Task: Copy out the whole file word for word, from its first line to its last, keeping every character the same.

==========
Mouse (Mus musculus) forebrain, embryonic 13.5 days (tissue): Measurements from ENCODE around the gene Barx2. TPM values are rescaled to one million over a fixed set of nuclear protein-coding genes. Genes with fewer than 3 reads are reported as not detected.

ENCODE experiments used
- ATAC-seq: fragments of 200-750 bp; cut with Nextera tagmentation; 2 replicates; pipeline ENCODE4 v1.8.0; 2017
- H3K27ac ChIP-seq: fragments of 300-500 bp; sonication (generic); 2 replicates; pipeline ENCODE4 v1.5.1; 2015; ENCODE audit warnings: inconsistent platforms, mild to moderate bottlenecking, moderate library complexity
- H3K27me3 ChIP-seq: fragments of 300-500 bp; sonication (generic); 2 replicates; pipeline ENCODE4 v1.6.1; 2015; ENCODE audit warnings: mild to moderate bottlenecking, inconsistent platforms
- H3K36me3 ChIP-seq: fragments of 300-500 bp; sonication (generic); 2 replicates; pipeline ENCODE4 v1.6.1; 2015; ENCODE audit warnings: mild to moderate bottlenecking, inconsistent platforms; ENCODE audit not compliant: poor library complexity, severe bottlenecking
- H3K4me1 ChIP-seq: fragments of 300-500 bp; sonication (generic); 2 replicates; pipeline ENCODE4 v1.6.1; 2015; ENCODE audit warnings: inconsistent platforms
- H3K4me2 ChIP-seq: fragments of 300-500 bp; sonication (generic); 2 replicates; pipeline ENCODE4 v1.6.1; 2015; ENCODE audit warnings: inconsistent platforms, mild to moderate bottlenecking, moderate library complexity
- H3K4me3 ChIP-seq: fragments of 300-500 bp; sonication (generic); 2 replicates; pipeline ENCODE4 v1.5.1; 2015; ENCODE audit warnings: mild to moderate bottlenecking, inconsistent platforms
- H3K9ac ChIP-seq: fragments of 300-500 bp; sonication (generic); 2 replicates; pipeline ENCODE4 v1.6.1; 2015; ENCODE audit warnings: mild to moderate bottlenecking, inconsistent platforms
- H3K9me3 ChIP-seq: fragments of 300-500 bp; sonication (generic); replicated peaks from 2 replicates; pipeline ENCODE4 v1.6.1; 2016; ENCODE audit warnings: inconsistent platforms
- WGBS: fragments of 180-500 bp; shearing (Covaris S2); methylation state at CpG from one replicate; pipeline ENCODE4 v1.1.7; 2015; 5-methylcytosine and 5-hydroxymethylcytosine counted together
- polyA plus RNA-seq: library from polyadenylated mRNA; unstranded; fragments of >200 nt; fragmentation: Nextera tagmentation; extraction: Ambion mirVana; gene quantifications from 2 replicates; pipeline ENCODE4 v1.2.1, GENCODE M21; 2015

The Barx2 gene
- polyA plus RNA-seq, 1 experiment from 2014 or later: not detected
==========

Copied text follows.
Mouse (Mus musculus) forebrain, embryonic 13.5 days (tissue): Measurements from ENCODE around the gene Barx2. TPM values are rescaled to one million over a fixed set of nuclear protein-coding genes. Genes with fewer than 3 reads are reported as not detected.

ENCODE experiments used
- ATAC-seq: fragments of 200-750 bp; cut with Nextera tagmentation; 2 replicates; pipeline ENCODE4 v1.8.0; 2017
- H3K27ac ChIP-seq: fragments of 300-500 bp; sonication (generic); 2 replicates; pipeline ENCODE4 v1.5.1; 2015; ENCODE audit warnings: inconsistent platforms, mild to moderate bottlenecking, moderate library complexity
- H3K27me3 ChIP-seq: fragments of 300-500 bp; sonication (generic); 2 replicates; pipeline ENCODE4 v1.6.1; 2015; ENCODE audit warnings: mild to moderate bottlenecking, inconsistent platforms
- H3K36me3 ChIP-seq: fragments of 300-500 bp; sonication (generic); 2 replicates; pipeline ENCODE4 v1.6.1; 2015; ENCODE audit warnings: mild to moderate bottlenecking, inconsistent platforms; ENCODE audit not compliant: poor library complexity, severe bottlenecking
- H3K4me1 ChIP-seq: fragments of 300-500 bp; sonication (generic); 2 replicates; pipeline ENCODE4 v1.6.1; 2015; ENCODE audit warnings: inconsistent platforms
- H3K4me2 ChIP-seq: fragments of 300-500 bp; sonication (generic); 2 replicates; pipeline ENCODE4 v1.6.1; 2015; ENCODE audit warnings: inconsistent platforms, mild to moderate bottlenecking, moderate library complexity
- H3K4me3 ChIP-seq: fragments of 300-500 bp; sonication (generic); 2 replicates; pipeline ENCODE4 v1.5.1; 2015; ENCODE audit warnings: mild to moderate bottlenecking, inconsistent platforms
- H3K9ac ChIP-seq: fragments of 300-500 bp; sonication (generic); 2 replicates; pipeline ENCODE4 v1.6.1; 2015; ENCODE audit warnings: mild to moderate bottlenecking, inconsistent platforms
- H3K9me3 ChIP-seq: fragments of 300-500 bp; sonication (generic); replicated peaks from 2 replicates; pipeline ENCODE4 v1.6.1; 2016; ENCODE audit warnings: inconsistent platforms
- WGBS: fragments of 180-500 bp; shearing (Covaris S2); methylation state at CpG from one replicate; pipeline ENCODE4 v1.1.7; 2015; 5-methylcytosine and 5-hydroxymethylcytosine counted together
- polyA plus RNA-seq: library from polyadenylated mRNA; unstranded; fragments of >200 nt; fragmentation: Nextera tagmentation; extraction: Ambion mirVana; gene quantifications from 2 replicates; pipeline ENCODE4 v1.2.1, GENCODE M21; 2015

The Barx2 gene
- polyA plus RNA-seq, 1 experiment from 2014 or later: not detected